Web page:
Liberty conservatives looking to Florida governor Ron DeSantis as a possible heir to the MAGA movement may want to take a harder look at his support for the First Amendment while in office.
DeSantis championed and signed a bill that essentially bans criticism of Israel.
2019’s HB 741 bans any speech in the public school systems of Florida deemed to be “making mendacious, dehumanizing, demonizing, or stereotypical allegations” about Jews or “the power of Jews as a collective,” such as “the myth about a world Jewish conspiracy or of Jews controlling the media, economy, government or other societal institutions.”
HB 741 also bans “applying a double standard to Israel by requiring behavior of Israel that is not expected or demanded of any other democratic nation, or focusing peace or human rights investigations only on Israel.”
Such language is impossible to ban on public schools and universities, where hundreds of thousands of people often speak about matters of political importance.
Powerful pro-Israel lobbying organizations often push similar measures to shut down criticism of Israel. Regardless of the political implications of the nation’s reputation in America and across the world, Florida’s law that narrowly identifies and essentially criminalizes specific political speech in public places is nakedly unconstitutional. There’s no reason to think this law has ever been enforced on any university campus, or it would almost instantly be overthrown by courts that recognize its violations of the First Amendment.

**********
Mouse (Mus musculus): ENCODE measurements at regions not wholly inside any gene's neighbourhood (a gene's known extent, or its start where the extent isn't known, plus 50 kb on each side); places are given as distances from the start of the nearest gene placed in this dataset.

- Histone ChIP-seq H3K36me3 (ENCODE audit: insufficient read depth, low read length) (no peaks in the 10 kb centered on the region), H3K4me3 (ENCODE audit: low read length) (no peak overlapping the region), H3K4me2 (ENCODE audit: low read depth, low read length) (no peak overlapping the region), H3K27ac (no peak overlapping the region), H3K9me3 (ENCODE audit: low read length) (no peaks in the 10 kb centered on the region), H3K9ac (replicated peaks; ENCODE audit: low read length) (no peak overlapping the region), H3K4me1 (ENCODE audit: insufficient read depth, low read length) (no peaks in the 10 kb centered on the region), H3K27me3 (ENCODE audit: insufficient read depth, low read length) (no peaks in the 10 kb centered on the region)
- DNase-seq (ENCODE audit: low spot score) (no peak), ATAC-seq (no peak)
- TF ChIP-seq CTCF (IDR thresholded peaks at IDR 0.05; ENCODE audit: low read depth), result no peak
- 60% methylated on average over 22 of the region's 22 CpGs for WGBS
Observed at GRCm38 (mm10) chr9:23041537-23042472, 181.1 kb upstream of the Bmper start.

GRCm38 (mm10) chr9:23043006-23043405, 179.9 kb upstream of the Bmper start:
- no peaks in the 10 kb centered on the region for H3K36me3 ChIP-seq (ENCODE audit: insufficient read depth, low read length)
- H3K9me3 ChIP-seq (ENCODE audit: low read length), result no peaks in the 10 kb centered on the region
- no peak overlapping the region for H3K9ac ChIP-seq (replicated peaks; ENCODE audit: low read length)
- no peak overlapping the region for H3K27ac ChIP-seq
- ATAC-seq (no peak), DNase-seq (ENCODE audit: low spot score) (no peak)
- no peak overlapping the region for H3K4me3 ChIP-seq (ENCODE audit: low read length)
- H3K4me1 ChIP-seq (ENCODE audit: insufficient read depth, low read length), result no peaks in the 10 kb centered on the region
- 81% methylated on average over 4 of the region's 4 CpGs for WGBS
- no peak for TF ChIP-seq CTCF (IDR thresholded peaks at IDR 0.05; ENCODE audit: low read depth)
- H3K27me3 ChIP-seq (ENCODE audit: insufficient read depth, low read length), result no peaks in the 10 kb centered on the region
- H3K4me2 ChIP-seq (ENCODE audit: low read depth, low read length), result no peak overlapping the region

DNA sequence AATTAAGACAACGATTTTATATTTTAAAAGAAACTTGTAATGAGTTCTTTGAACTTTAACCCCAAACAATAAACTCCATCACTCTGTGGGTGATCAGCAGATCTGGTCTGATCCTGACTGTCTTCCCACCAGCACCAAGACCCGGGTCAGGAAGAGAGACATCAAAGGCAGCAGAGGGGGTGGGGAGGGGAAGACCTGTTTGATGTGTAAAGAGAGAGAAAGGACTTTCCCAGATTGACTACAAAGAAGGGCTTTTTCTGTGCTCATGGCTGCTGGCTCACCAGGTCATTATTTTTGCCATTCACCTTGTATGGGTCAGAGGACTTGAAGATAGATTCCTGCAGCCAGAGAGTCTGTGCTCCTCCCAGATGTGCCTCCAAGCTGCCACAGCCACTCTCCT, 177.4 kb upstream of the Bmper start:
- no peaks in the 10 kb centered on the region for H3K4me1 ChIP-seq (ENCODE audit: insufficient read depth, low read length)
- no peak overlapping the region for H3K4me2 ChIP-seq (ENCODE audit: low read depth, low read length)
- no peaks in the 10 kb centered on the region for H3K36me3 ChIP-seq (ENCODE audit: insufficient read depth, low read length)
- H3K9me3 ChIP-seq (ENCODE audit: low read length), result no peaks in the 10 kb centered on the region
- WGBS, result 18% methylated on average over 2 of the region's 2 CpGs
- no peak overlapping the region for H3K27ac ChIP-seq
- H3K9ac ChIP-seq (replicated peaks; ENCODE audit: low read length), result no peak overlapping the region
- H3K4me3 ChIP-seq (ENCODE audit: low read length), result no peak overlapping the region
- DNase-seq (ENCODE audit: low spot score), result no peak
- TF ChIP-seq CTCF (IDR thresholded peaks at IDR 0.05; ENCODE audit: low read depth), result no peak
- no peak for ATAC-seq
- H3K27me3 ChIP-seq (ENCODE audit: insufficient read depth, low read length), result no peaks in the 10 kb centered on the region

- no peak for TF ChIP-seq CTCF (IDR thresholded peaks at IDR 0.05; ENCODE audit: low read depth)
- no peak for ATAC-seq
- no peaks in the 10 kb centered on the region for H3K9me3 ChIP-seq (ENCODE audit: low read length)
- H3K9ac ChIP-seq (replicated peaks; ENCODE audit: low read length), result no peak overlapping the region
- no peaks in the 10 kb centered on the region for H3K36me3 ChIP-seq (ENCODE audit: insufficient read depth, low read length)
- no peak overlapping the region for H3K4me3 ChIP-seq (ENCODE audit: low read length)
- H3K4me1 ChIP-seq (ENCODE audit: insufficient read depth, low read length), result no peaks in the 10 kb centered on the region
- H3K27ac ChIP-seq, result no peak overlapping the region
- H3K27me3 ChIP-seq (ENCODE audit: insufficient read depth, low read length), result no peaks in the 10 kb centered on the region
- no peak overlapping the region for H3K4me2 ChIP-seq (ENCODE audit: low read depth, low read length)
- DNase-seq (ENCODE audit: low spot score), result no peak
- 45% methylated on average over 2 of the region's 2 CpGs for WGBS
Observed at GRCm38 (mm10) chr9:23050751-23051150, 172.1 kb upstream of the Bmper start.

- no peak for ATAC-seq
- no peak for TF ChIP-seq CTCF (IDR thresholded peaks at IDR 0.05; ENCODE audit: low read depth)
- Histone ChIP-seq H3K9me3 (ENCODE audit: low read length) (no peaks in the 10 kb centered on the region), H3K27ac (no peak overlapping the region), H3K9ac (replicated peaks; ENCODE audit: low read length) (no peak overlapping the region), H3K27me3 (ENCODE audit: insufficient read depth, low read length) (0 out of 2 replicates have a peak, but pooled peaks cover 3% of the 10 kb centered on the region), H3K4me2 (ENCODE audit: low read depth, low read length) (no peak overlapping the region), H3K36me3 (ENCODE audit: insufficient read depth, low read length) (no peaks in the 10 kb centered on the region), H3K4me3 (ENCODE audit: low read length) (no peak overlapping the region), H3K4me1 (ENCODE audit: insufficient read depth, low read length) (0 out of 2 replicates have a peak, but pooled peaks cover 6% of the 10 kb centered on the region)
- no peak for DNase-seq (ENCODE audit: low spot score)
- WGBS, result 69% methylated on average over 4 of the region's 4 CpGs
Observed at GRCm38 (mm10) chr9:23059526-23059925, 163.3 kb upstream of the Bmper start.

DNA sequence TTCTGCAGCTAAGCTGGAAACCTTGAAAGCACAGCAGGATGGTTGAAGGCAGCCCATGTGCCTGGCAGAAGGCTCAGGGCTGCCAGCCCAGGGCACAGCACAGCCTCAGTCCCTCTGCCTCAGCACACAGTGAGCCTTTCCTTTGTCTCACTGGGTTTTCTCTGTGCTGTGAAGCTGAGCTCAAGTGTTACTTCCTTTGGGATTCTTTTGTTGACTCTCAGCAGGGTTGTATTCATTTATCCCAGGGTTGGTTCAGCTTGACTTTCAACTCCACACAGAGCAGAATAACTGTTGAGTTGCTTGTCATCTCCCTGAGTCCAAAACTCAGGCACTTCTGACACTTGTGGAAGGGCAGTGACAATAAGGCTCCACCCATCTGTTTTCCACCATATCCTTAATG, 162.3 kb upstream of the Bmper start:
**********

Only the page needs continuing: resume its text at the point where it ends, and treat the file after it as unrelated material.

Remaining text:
The bill also adds religion as a protected class to the state’s anti-discrimination laws, but its language pertaining specifically to criticism of Israel are unlike any speech code in law throughout the United States today.
DeSantis, who signed the bill in Israel, could conceivably push such a federal speech code as President if elected. This would open a range of new possibilities for censorious leftists eager to criminalize any criticism of liberalism, who would use law DeSantis already enacted to further censor conservatives and libertarians.